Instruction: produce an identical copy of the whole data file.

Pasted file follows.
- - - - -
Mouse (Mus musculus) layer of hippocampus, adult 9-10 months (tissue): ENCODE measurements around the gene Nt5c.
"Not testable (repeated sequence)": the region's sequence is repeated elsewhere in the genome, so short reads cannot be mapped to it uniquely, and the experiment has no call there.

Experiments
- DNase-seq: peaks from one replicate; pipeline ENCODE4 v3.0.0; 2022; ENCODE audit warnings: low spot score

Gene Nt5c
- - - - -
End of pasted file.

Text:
Mouse (Mus musculus) layer of hippocampus, adult 9-10 months (tissue): ENCODE measurements around the gene Nt5c.
"Not testable (repeated sequence)": the region's sequence is repeated elsewhere in the genome, so short reads cannot be mapped to it uniquely, and the experiment has no call there.

Experiments
- DNase-seq: peaks from one replicate; pipeline ENCODE4 v3.0.0; 2022; ENCODE audit warnings: low spot score

Gene Nt5c